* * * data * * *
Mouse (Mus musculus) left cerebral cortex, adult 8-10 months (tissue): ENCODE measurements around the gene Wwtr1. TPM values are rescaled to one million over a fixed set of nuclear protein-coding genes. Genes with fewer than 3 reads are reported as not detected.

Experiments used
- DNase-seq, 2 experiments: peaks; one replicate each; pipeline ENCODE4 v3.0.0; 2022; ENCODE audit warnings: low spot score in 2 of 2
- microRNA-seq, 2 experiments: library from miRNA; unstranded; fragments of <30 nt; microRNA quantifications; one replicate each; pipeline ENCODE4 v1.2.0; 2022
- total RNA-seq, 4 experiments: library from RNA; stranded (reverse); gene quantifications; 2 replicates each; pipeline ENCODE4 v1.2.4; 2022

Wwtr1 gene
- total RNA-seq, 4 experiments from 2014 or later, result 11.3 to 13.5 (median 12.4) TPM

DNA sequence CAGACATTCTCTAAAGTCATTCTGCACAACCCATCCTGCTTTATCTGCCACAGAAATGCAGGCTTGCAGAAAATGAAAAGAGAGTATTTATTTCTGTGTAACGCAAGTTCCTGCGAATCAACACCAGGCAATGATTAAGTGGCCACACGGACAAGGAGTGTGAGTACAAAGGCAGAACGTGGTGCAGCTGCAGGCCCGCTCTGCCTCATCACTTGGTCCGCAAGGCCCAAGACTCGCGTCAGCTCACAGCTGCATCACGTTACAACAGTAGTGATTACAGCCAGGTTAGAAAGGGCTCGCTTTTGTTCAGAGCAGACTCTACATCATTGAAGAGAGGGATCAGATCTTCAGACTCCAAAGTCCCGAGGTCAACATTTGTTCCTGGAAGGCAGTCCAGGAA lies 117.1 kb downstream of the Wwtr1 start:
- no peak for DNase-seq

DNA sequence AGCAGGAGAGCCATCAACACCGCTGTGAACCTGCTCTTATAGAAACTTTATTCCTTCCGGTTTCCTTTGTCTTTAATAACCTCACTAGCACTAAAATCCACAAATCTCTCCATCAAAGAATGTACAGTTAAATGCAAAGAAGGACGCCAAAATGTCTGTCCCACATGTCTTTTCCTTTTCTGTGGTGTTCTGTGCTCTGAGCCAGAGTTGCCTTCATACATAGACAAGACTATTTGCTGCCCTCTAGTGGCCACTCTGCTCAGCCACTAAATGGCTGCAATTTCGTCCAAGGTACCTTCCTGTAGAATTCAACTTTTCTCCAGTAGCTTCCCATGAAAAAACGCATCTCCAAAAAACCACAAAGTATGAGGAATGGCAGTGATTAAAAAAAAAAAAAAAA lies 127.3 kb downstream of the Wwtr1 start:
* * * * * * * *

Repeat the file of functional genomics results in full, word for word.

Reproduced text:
Mouse (Mus musculus) left cerebral cortex, adult 8-10 months (tissue): ENCODE measurements around the gene Wwtr1. TPM values are rescaled to one million over a fixed set of nuclear protein-coding genes. Genes with fewer than 3 reads are reported as not detected.

Experiments used
- DNase-seq, 2 experiments: peaks; one replicate each; pipeline ENCODE4 v3.0.0; 2022; ENCODE audit warnings: low spot score in 2 of 2
- microRNA-seq, 2 experiments: library from miRNA; unstranded; fragments of <30 nt; microRNA quantifications; one replicate each; pipeline ENCODE4 v1.2.0; 2022
- total RNA-seq, 4 experiments: library from RNA; stranded (reverse); gene quantifications; 2 replicates each; pipeline ENCODE4 v1.2.4; 2022

Wwtr1 gene
- total RNA-seq, 4 experiments from 2014 or later, result 11.3 to 13.5 (median 12.4) TPM

DNA sequence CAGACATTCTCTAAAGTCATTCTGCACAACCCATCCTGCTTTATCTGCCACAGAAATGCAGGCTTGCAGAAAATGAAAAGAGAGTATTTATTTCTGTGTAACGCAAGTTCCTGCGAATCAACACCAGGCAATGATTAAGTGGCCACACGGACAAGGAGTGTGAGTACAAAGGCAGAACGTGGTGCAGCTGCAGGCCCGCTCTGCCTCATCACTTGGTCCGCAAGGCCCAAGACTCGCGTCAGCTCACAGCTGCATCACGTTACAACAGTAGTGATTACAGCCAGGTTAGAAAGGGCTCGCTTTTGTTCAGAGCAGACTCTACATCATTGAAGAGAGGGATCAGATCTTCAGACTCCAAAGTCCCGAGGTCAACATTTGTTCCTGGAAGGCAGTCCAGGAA lies 117.1 kb downstream of the Wwtr1 start:
- no peak for DNase-seq

DNA sequence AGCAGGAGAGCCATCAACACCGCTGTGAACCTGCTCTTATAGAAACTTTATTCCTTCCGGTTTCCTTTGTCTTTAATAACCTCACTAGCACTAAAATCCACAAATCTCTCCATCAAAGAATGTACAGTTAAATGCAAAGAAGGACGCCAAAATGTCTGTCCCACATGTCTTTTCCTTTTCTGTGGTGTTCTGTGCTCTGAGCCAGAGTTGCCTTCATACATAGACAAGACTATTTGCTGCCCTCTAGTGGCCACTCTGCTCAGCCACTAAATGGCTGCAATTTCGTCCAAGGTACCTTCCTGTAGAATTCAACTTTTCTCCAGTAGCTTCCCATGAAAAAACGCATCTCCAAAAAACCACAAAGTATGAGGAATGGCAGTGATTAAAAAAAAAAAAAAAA lies 127.3 kb downstream of the Wwtr1 start: